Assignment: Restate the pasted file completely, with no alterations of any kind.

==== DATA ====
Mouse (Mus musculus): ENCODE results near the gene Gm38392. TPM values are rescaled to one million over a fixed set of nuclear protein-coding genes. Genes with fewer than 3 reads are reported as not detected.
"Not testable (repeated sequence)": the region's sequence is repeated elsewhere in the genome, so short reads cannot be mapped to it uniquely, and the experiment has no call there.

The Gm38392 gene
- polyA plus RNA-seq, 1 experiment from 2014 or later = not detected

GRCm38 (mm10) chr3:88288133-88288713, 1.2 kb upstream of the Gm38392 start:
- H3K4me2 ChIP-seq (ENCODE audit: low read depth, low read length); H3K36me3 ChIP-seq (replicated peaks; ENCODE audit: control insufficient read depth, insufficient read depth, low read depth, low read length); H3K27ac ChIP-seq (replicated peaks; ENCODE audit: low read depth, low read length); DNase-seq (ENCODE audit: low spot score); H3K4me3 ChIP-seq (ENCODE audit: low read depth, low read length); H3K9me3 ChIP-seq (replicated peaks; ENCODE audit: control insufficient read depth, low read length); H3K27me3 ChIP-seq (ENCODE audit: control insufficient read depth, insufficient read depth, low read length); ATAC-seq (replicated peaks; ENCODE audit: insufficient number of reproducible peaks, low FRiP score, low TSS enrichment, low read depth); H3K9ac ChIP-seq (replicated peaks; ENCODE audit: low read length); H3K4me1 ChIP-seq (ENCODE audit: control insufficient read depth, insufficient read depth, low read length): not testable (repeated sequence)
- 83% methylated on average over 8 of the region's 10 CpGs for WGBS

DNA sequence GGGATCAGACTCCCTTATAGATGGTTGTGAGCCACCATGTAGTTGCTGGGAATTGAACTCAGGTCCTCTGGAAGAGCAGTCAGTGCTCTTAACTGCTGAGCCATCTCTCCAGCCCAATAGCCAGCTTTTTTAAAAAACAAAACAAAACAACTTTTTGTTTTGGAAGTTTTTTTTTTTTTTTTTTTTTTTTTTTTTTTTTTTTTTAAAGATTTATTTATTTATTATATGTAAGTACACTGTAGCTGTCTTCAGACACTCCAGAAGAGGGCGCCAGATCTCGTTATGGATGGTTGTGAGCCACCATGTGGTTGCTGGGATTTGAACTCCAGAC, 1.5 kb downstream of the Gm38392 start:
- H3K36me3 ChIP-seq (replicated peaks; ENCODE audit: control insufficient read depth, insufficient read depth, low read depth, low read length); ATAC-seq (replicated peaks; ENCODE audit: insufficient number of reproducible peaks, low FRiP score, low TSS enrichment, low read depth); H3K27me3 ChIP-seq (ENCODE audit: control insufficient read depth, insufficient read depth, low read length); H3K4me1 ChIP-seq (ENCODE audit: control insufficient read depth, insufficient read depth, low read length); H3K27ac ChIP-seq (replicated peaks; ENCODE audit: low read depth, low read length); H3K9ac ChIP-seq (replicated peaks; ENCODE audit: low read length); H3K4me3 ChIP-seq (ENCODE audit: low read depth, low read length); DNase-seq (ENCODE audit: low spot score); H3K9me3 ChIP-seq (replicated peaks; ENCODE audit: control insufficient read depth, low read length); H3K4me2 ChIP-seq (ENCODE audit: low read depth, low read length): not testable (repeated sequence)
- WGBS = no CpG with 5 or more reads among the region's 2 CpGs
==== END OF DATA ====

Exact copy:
Mouse (Mus musculus): ENCODE results near the gene Gm38392. TPM values are rescaled to one million over a fixed set of nuclear protein-coding genes. Genes with fewer than 3 reads are reported as not detected.
"Not testable (repeated sequence)": the region's sequence is repeated elsewhere in the genome, so short reads cannot be mapped to it uniquely, and the experiment has no call there.

The Gm38392 gene
- polyA plus RNA-seq, 1 experiment from 2014 or later = not detected

GRCm38 (mm10) chr3:88288133-88288713, 1.2 kb upstream of the Gm38392 start:
- H3K4me2 ChIP-seq (ENCODE audit: low read depth, low read length); H3K36me3 ChIP-seq (replicated peaks; ENCODE audit: control insufficient read depth, insufficient read depth, low read depth, low read length); H3K27ac ChIP-seq (replicated peaks; ENCODE audit: low read depth, low read length); DNase-seq (ENCODE audit: low spot score); H3K4me3 ChIP-seq (ENCODE audit: low read depth, low read length); H3K9me3 ChIP-seq (replicated peaks; ENCODE audit: control insufficient read depth, low read length); H3K27me3 ChIP-seq (ENCODE audit: control insufficient read depth, insufficient read depth, low read length); ATAC-seq (replicated peaks; ENCODE audit: insufficient number of reproducible peaks, low FRiP score, low TSS enrichment, low read depth); H3K9ac ChIP-seq (replicated peaks; ENCODE audit: low read length); H3K4me1 ChIP-seq (ENCODE audit: control insufficient read depth, insufficient read depth, low read length): not testable (repeated sequence)
- 83% methylated on average over 8 of the region's 10 CpGs for WGBS

DNA sequence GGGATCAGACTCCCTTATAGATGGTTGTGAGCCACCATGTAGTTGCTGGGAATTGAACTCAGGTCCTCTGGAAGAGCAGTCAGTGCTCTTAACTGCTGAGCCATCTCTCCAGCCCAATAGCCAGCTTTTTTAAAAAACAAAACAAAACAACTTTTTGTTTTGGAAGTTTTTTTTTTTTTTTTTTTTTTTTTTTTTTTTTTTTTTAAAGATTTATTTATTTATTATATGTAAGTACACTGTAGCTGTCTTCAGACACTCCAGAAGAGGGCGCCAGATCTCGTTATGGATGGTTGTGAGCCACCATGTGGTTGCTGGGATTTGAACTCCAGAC, 1.5 kb downstream of the Gm38392 start:
- H3K36me3 ChIP-seq (replicated peaks; ENCODE audit: control insufficient read depth, insufficient read depth, low read depth, low read length); ATAC-seq (replicated peaks; ENCODE audit: insufficient number of reproducible peaks, low FRiP score, low TSS enrichment, low read depth); H3K27me3 ChIP-seq (ENCODE audit: control insufficient read depth, insufficient read depth, low read length); H3K4me1 ChIP-seq (ENCODE audit: control insufficient read depth, insufficient read depth, low read length); H3K27ac ChIP-seq (replicated peaks; ENCODE audit: low read depth, low read length); H3K9ac ChIP-seq (replicated peaks; ENCODE audit: low read length); H3K4me3 ChIP-seq (ENCODE audit: low read depth, low read length); DNase-seq (ENCODE audit: low spot score); H3K9me3 ChIP-seq (replicated peaks; ENCODE audit: control insufficient read depth, low read length); H3K4me2 ChIP-seq (ENCODE audit: low read depth, low read length): not testable (repeated sequence)
- WGBS = no CpG with 5 or more reads among the region's 2 CpGs